• RoblivionRoblivion WisconsinRed Chipper Posts: 284 ✭✭✭
    Phil Ebbs wrote: »
    Roblivion wrote: »
    @Phil Ebbs I'm curious how you're ranging BB. I made some assumptions and quickly ran the below ranges through an app on my phone.

    Button Open Range
    zx59mqoi9l9r.png

    BB Flat Range
    fa0ybdlztgav.png

    This is about as loose as I felt comfortable assuming an unknown flatting range. I set AKs and AKo to calling 50%.

    With these two ranges, equities are about 50/50.
    0xlq5jzoj7k8.png

    It also provided this breakdown by hand strength, which I assume is on the river after more cards come out, since it includes numbers for made straights.

    Button
    glz9g4js4lfa.png

    BB
    2qzr5olf6anp.png

    This looks more range neutral to me, though if I tighten the BB range more and loosen the button range more, it begins to swing more to BB having advantage.

    1) I don't understand your strength breakdown, since it gives full house probabilities, and boats aren't even possible on this board.

    Like I said, I don't quite understand either, but I assume it's taking into consideration all possible turn and river runouts and giving percentages on river based on that. Unfortunately, not quite as useful as just showing what hands are made on the flop.

    Phil Ebbs wrote: »
    2) The key range assumptions here are that BB should almost never ever show up with AA, JJ, AK, AQs and AJs. When he doesn't have these and doesn't X-raise flop, he is extremely extremely capped. I don't understand what hands you have BB 3betting here. Are you saying he 3bets QQ+, AKo and AKs 50/50? If so, that is ridiculously too tight.

    That is why I asked about what range assumptions you are making about the player in the BB. I made assumptions based on what I've seen in general 1/3 player pool population. I think the average player 3-bets QQ+, and often just flats JJ and AK. Further, I think hands like AQ and AJ are almost always going to be the heart of his BB flatting range. As far as not x-raising flop, that's a different story all together - I am simply talking about whether button has range advantage on the flop.
    Phil Ebbs wrote: »
    3) raw equities is not a good way to look at bluffing frequencies. Here's a quick toy game for you to think about. Imagine you raise and I call in BB, and the board comes 258r. You can now choose between one of two ranges, and I will get the other range: Range 1 is [QQ,KK,AA], Range 2 is [44,55]. Which one of those ranges in equilab shows higher EV? Now, given 3 streets of betting, which range would you rather have?

    I realize raw equity is not a good way to determine bluffing frequency. That is why I included the imperfect hand strength breakdowns as a bit more of a guidepost. Of course given the option, I would rather play a range where a third of it is made up of nut hands. I think part of our disconnect here is that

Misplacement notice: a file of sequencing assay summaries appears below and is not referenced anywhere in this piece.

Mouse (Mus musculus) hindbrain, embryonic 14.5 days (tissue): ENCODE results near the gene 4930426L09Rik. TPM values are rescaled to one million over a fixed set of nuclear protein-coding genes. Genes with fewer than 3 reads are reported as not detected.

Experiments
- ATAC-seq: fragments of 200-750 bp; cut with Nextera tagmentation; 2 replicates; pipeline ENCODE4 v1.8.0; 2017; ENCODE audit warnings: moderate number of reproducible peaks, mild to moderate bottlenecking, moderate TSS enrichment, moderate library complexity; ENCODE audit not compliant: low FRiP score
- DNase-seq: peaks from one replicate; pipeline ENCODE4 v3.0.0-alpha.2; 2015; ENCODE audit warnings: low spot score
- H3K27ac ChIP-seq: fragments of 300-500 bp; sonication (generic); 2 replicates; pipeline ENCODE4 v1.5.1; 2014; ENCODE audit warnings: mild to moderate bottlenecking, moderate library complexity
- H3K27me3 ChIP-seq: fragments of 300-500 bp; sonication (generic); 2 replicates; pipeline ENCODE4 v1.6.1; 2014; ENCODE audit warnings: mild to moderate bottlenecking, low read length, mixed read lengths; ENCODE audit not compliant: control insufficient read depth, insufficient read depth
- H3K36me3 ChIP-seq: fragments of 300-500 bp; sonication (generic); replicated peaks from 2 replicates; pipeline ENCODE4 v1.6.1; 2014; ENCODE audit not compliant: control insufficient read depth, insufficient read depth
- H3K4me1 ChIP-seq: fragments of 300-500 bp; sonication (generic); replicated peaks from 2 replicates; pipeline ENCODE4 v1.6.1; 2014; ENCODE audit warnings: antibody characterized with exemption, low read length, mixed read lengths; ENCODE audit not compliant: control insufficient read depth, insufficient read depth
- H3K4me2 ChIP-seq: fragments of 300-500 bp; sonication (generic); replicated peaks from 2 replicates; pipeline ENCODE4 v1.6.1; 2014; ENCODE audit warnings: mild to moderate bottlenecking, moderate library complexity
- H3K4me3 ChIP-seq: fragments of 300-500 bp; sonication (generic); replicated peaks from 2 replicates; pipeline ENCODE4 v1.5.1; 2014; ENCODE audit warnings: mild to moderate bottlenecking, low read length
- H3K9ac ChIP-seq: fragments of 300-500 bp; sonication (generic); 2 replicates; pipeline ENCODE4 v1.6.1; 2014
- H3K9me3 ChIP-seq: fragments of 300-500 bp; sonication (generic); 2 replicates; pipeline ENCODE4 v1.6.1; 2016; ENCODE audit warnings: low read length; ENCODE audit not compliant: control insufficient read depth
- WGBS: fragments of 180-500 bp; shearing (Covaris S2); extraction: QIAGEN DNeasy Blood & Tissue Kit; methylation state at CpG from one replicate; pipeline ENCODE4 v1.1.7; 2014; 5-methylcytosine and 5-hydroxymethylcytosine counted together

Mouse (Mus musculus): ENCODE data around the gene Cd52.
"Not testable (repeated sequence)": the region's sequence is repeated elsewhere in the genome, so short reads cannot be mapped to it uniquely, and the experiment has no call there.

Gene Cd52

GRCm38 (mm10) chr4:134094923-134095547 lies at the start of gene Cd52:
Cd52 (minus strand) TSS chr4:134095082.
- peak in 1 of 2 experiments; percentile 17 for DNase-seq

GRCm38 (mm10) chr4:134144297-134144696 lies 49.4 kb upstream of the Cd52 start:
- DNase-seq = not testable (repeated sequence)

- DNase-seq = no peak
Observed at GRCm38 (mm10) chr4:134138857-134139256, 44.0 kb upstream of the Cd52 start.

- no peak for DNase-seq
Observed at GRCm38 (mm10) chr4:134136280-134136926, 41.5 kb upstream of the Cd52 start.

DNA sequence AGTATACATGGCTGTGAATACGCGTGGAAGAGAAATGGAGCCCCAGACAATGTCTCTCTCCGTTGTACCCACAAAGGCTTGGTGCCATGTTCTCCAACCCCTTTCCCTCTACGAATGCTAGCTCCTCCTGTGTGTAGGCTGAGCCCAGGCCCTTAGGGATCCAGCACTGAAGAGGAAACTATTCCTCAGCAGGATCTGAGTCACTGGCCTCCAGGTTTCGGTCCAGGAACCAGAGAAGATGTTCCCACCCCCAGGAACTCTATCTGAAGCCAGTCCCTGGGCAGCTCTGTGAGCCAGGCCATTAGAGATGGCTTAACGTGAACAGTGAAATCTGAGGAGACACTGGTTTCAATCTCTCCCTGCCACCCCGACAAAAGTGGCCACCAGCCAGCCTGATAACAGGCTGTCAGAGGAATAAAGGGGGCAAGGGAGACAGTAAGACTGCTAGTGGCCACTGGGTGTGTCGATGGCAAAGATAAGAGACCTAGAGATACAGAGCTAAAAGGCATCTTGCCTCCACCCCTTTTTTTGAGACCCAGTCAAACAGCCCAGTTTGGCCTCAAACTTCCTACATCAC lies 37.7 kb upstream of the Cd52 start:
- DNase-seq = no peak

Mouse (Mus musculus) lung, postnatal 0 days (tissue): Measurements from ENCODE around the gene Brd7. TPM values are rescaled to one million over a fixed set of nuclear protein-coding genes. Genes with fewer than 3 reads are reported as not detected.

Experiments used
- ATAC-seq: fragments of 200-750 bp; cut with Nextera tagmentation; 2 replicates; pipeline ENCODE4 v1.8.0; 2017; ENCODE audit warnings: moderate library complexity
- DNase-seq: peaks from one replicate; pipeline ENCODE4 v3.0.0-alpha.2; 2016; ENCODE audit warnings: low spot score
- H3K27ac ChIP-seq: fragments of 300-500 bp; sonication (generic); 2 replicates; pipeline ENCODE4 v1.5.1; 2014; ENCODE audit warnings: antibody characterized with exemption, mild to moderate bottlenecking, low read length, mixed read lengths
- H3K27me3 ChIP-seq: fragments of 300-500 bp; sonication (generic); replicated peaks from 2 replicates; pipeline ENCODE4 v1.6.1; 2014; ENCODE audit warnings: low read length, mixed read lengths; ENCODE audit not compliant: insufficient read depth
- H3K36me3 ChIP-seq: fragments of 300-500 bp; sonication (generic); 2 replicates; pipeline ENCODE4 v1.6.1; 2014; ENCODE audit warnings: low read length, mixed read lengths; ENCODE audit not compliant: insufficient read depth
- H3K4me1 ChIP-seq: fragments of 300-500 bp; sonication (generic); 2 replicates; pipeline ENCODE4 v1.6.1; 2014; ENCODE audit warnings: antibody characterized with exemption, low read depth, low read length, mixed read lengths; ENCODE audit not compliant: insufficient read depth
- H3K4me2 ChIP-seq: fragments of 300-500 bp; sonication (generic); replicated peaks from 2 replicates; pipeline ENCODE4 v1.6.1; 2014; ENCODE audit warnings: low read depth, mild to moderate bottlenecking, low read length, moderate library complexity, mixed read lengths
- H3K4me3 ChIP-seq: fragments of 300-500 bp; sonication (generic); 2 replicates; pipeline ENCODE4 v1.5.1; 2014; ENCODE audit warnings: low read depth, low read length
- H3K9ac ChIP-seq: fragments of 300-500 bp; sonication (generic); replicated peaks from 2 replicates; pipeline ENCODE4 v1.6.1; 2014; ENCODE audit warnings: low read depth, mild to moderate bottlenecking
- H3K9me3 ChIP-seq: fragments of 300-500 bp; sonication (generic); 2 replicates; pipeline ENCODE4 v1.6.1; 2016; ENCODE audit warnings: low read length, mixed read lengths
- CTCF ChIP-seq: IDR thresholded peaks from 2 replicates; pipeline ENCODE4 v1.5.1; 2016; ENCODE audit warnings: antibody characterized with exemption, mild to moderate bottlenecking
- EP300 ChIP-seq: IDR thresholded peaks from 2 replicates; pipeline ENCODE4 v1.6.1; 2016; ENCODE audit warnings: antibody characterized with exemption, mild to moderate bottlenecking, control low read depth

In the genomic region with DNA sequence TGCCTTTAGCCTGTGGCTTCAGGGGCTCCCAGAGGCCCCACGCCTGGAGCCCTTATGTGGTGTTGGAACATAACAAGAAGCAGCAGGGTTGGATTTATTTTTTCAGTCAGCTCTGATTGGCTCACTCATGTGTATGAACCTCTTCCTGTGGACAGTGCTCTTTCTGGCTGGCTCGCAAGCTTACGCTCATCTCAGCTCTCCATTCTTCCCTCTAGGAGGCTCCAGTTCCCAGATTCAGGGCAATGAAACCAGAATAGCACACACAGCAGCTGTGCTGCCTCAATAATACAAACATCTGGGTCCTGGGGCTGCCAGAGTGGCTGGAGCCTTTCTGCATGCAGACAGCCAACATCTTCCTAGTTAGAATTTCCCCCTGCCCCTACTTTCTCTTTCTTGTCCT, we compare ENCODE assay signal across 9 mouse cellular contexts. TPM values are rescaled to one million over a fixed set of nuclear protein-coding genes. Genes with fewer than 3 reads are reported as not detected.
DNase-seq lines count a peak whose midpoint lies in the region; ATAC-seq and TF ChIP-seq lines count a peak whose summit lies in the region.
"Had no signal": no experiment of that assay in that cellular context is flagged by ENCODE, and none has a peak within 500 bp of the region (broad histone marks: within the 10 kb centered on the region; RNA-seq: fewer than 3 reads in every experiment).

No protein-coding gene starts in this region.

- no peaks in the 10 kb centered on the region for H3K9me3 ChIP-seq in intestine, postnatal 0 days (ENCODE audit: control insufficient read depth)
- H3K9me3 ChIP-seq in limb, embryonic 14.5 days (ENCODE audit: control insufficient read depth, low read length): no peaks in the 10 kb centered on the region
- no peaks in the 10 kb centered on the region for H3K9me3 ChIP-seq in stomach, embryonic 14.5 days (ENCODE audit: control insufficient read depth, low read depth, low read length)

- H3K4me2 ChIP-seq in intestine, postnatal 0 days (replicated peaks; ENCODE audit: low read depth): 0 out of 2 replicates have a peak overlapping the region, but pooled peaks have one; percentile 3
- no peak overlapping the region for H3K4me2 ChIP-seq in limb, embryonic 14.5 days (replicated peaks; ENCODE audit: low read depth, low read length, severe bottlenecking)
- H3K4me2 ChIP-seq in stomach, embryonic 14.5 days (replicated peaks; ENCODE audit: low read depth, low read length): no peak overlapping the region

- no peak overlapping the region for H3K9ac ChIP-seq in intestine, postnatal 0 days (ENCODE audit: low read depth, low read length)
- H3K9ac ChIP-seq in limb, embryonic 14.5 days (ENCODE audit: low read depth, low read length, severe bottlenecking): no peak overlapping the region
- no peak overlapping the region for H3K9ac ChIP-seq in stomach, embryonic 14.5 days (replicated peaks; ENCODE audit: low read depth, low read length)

A.) We disagree how possible it is for BB to have nuttish hands, and
    B.) I think BB's range has a larger percentage of nut hands than button's. Obviously, the more combos added to the button's range, the more dilluted it becomes. If we strip out some of those Q9o, K9o opens the percentage of nut hands on this board goes up and then I start coming around to agreeing we have range advantage.

    So, like I said, I think it is primarily a difference of range assumptions. What sort of range are you giving an unknown 1/3 BB flat?
  • RoblivionRoblivion WisconsinRed Chipper Posts: 284 ✭✭✭
    Phil Ebbs wrote: »
    As for a button flatting range, I think estimating it at 40% is a reasonable assumption. If your 1/3 players are slowplaying JJ, i'm willing to bet that they are calling any suited king, Q7s+, and all suited gappers.

    Heh, yeah it appears we play in some pretty different games. If you're assuming a 40% defense, I absolutely concede that button will have range advantage whether BB 3-bets JJ/AK or not.
  • CASEY MCASEY M Red Chipper Posts: 136 ✭✭
    Hand 1

    My plan is to check raise turns I pick up equity or lead river on most run outs that he checks back the turn. I tend to float when OOP on boards that favor my range.
    Turn: :9h (Pot: $67)
    ![/b]

    I think its problematic that we have a plan here but dont follow through with it. According to our plan this should be a check raise. Whether or not a c/r is good here is up for discussion.... But having a plan and not following through in real time is the same as not having a plan.

  • RoblivionRoblivion WisconsinRed Chipper Posts: 284 ✭✭✭
    This is not a heads up pot where the button opens 4x. This is a pot with two limpers where the button opens 6x. In that case, yes, I think BB is probably defending about 20%, which I think is fine since the limpers will often come along and button range will be somewhat tighter for the same reason. I only advocated folding Q9o pre when there are already two limpers. If we're opening, I'm raising this hand all day.
  • persuadeopersuadeo Red Chipper, Table Captain Posts: 3,981 ✭✭✭✭✭